David and Goliath

The underdog little boy defeats the giant warrior. A story about how the underdog can win. David and Goliath.

I listened to Malcolm Gladwell’s TED Talk about his latest book, “David and Goliath,” on my drive from Chicago yesterday. Gladwell tells a good story. He hits on a point that I’ve often thought about. But then he falls into the storyteller’s trap when it comes to fact by going off on a rabbit trail of speculation.

There is a saying, “Never bring a knife to a gun fight.” Gladwell is right that in some ways it could be considered that David brought a “gun” (that is, sling) to a fight that was expected to be fought closer together–a knife fight.

I’ve wondered since I was small how we could consider David that much of an underdog since he had a significant weapon that obviously gave him a huge advantage. Sure, he was an adolescent not completely filled out into adult musculature. But he never seemed that much of an underdog to me.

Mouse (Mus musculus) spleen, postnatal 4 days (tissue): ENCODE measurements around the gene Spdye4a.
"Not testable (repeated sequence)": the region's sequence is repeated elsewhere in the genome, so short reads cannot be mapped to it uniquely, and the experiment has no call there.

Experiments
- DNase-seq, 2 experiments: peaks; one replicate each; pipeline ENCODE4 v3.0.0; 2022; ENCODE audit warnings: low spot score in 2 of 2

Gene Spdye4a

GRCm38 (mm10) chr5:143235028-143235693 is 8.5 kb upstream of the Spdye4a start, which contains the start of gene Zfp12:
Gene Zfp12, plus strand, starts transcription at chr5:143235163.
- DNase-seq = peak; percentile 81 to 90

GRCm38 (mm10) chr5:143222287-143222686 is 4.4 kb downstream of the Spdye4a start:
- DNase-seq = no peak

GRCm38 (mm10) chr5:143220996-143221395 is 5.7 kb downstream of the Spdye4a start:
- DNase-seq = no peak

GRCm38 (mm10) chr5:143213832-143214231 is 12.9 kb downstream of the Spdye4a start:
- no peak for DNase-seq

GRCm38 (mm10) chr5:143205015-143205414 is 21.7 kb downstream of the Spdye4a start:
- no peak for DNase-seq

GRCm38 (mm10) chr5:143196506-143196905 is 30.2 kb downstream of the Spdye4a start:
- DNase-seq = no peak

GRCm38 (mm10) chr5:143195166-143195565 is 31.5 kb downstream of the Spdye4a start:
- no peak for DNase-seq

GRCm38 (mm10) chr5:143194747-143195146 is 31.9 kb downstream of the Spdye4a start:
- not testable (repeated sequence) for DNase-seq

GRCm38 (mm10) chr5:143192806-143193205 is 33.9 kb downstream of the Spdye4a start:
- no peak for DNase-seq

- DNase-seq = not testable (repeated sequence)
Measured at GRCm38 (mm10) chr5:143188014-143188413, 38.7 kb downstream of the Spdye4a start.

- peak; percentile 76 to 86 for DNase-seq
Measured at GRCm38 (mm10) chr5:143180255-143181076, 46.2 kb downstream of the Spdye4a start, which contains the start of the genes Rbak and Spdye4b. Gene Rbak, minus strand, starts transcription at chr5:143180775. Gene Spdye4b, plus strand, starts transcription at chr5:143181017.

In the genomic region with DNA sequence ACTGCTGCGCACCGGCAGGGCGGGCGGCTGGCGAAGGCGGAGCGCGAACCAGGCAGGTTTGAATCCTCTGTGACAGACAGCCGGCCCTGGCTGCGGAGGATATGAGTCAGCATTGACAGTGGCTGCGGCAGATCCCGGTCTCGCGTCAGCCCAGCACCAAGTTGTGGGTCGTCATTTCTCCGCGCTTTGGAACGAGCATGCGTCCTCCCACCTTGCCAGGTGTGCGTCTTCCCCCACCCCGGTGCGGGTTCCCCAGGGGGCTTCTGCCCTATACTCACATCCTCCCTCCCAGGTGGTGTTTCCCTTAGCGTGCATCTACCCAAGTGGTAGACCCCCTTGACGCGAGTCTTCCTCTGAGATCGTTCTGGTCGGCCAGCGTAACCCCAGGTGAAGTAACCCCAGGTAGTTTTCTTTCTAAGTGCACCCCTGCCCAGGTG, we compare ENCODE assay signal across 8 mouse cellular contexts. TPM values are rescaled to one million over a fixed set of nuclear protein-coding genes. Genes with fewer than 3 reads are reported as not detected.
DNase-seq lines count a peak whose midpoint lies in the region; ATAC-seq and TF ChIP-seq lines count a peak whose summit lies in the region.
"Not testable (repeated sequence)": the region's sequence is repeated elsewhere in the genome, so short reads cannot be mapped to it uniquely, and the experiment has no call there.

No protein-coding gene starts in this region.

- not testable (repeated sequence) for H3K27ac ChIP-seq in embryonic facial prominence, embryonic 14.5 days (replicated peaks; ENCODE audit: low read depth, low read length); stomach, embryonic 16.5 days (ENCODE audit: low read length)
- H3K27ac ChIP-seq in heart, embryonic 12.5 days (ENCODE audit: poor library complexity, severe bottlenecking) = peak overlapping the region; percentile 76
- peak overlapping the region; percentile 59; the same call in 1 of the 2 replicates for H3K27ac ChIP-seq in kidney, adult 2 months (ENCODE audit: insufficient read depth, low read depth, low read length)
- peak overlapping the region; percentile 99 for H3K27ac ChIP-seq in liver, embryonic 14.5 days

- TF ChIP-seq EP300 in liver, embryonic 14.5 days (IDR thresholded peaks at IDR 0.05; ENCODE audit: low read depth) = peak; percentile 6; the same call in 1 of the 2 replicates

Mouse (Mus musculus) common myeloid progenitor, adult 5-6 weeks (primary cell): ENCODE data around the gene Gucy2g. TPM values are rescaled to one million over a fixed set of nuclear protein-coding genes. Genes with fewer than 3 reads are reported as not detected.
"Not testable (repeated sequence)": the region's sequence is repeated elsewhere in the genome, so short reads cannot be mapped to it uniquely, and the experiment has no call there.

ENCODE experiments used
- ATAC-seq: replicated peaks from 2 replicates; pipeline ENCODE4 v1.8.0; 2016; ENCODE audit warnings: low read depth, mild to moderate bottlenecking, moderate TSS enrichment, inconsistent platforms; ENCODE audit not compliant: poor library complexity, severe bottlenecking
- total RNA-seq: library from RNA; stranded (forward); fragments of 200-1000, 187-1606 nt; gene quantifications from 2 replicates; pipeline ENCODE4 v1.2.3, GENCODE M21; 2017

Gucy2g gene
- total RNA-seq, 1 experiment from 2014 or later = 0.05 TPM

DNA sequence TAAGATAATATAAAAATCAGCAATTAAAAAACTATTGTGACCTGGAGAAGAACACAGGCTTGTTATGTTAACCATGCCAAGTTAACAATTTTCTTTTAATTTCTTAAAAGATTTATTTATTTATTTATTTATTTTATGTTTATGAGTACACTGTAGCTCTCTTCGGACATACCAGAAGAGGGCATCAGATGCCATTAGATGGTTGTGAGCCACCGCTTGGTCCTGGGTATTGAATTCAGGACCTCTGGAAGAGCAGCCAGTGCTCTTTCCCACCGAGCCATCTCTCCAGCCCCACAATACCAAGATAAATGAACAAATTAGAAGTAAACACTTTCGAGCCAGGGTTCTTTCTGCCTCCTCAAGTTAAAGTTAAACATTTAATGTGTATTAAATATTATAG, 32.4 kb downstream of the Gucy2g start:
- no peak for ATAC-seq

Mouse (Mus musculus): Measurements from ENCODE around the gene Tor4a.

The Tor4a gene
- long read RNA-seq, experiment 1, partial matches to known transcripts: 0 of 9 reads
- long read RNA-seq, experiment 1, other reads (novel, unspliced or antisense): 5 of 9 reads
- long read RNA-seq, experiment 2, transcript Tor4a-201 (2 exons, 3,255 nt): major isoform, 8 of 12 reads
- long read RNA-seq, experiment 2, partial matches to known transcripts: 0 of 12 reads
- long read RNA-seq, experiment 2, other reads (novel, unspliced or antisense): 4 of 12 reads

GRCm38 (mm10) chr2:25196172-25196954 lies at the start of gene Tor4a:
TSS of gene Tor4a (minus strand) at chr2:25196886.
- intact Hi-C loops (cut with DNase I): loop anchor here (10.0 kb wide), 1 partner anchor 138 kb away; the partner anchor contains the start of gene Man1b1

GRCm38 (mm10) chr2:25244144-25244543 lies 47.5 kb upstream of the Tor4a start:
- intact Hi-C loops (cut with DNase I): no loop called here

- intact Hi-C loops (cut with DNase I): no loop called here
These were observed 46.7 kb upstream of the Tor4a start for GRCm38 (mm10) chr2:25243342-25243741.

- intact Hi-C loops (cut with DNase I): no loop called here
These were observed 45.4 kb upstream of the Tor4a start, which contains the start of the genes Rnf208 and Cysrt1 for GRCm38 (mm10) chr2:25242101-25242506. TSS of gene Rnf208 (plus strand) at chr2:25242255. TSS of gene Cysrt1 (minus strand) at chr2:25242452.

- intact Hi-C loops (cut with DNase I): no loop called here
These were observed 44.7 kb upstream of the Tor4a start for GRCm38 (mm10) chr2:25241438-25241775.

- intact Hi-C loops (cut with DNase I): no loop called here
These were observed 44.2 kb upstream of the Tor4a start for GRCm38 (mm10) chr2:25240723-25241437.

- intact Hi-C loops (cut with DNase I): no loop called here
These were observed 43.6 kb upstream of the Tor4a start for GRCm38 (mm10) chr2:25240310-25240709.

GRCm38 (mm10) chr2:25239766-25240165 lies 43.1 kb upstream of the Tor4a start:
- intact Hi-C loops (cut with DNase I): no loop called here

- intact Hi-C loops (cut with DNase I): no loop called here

David had two things going for him. One of them Gladwell ignores for the point of his story–or maybe his theological leanings. The first thing is that having guarded the family flocks for years, David was accomplished with a weapon–the sling. The second thing is that David had unswerving faith in God.

Any of the “sling-ers” in Saul’s army could have done what David did. But, they didn’t. Why not? Because they did not have David’s faith. It took both elements for David to succeed. Gladwell ignores the latter.

If you listen to the talk that I linked to, watch for the transition when he says (in effect) many medical researchers speculate that Goliath suffered from “giantism” (or the medical terms I don’t know). When a story teller goes off into the realm of speculation, we have left reporting and entered the world of fiction. Interesting story, but not scholarship.

And if you read the book because you think it’s cool that a popular writer chooses a religious subject–be on guard.

The real moral of the story of David–know your strengths and have faith in God.

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